Eternal Security and Grace

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eternal-security

Eternal security & Grace

I grew up in a denomination that has the following phrase stated in its doctrinal statement. ”We believe that the gift of eternal life is a present possession of every true disciple of Jesus Christ, and that nothing or any person can take it from him.  However, it is a realistic possibility, for a true believer, once saved, of his own free will to no longer “continue in the faith” but instead to apostatize , “depart from the faith” return to sin, and consequently forfeit the eternal life he once possessed.”

Never has anyone pressured me to hold either position for or against eternal security, or the possibility of forfeiting or losing one’s salvation.  On the contrary as a young Christian within the denomination, I had always assumed that there were proponents for, as well as against “eternal security”.  I somehow imagined that there was no definite position on the matter.

It was only after I left for the foreign mission field that I noticed that the phrase “We believe . . . that it is a realistic possibility, for a true believer to forfeit the eternal life he once possessed”, was included in the doctrinal statement.

To say that there is a possibility that we can forfeit eternal life is, in practice, no different that stating that there is a possibility that we can lose it. If we can forfeit something, then it is not permanent, it is not secure.  If someone were to hold a gun to your head and force you to renounce your faith, or to forfeit your salvation, if that were possible, you would lose it.

I used to teach that while the bible teaches that nothing can separate us from the Love of God we ourselves can depart and turn our backs on God.  In other words, we cannot lose our salvation but we can throw it away. Let us be honest, if we can throw something away, it is not secure.  Eternal security states that salvation is not losable, thus the position that there is a possibility however distinct or remote of losing it, is the same as stating that salvation can be lost and that eternal security does not exist and is a lie.

As I began to dedicate more time to the study of the Word, I consolidated my conviction that there does appear to be more scriptural passages to support the rejection of Eternal Security than the acceptance of it. For years in my pulpit ministry, I pounded away at what I considered “false hopes” of church members who could not seem to get out of bondage to sin.  I now see these poor souls as “defeated Christians” and even practicing “apostates” but not “lost” or reverted to an unregenerate state.  I have come to see that the logical end of the arguments that I was using is that hardly anyone may realistically expect to make it to heaven, or at least it is extremely difficult to both receive salvation and keep it.




No Responses to “Eternal Security and Grace”

  1. Todd says:

    Thank you for answering my question.

  2. ToddR says:

    Please excuse my lack of undestanding. What do you mean there does appear to be more scriptural passages to support the rejection of Eternal Security than the acceptance of it. Thank you.

    • vinebrancher says:

      I am refering to passages like Matthew 5-7. If Jesus was establishing the way to salvation in these chapters (which I don’t believe He is) that almost everyone would be disqualified from receiving eternal life.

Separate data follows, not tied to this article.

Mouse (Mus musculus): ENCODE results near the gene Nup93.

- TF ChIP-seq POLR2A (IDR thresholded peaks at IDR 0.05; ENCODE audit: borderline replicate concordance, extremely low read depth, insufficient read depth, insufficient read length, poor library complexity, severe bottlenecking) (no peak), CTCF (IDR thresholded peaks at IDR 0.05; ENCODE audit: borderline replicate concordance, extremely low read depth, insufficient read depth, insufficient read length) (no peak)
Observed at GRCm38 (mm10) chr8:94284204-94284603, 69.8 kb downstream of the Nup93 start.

3. mikedaroza says:

    I would like to begin by saying I know no more than anyone else about the true heart of Grace and Works, but I have my thoughts, and I hope you would find them reasonably well thought out.

    Good subject by the way, one that has MANY layers and depths.

    And you do a good job of presenting this.

    My question would be this, since we cannot “earn” salvation by our works, how could we ever give it back (which would in effect by a work on our behalf)??

    There’s no doubt that history is filled with people who said they were saved or lived lives that very much appeared to be that of a saved person only to turn evil or away from God or both.

    Many would say that is proof we can lose or forfeit or give back our salvation.
    My contention is that perhaps those individuals a) didn’t fully understand the Gospel, or b) weren’t really actually saved in the first place.

    I think in order to really become saved, one must undergo a transformation – a restructuring of the heart.

    That is NOT to say that a saved person cannot or will not continue to sin.

    But, I think a truly saved person no longer looks at sin as a rule or law to live by.
    I think a truly saved person gazes upon Jesus and what He did for us, and with a true understanding of the Gospel, those people begin to see sin as hurting a loved one (Jesus) or committing an act that makes the death of a loved one (Jesus) seem to be done in vein.

    The Pharisees followed the rules and laws as much as anyone in history, and yet who did Jesus seem to have to preach to the most?

    The rules and laws are vital, but if they’re followed just from a moralistic stance, they are simply snares for pride.

    If we meditate on Jesus, we will see things more clearly.

    We were/so so wretched that He HAD to come and die for us – and that should humble us, and rob us from feeling too high of ourselves no matter how successful or revered we are.

    But at the same time, we were/are so loved that Jesus was GLAD to die for us – and that.should humble us, robbing us from feeling too low of ourselves.

    When we get that into our bones, our full gratitude and appreciation for what He did for us will motivate our works.

    Keep up the great work, and I look forward to part 2.

    Would love for you to stop by my site sometime and tell me what you think
    http://achanginggrace.wordpress.com/

    In His Grace,
    Mike

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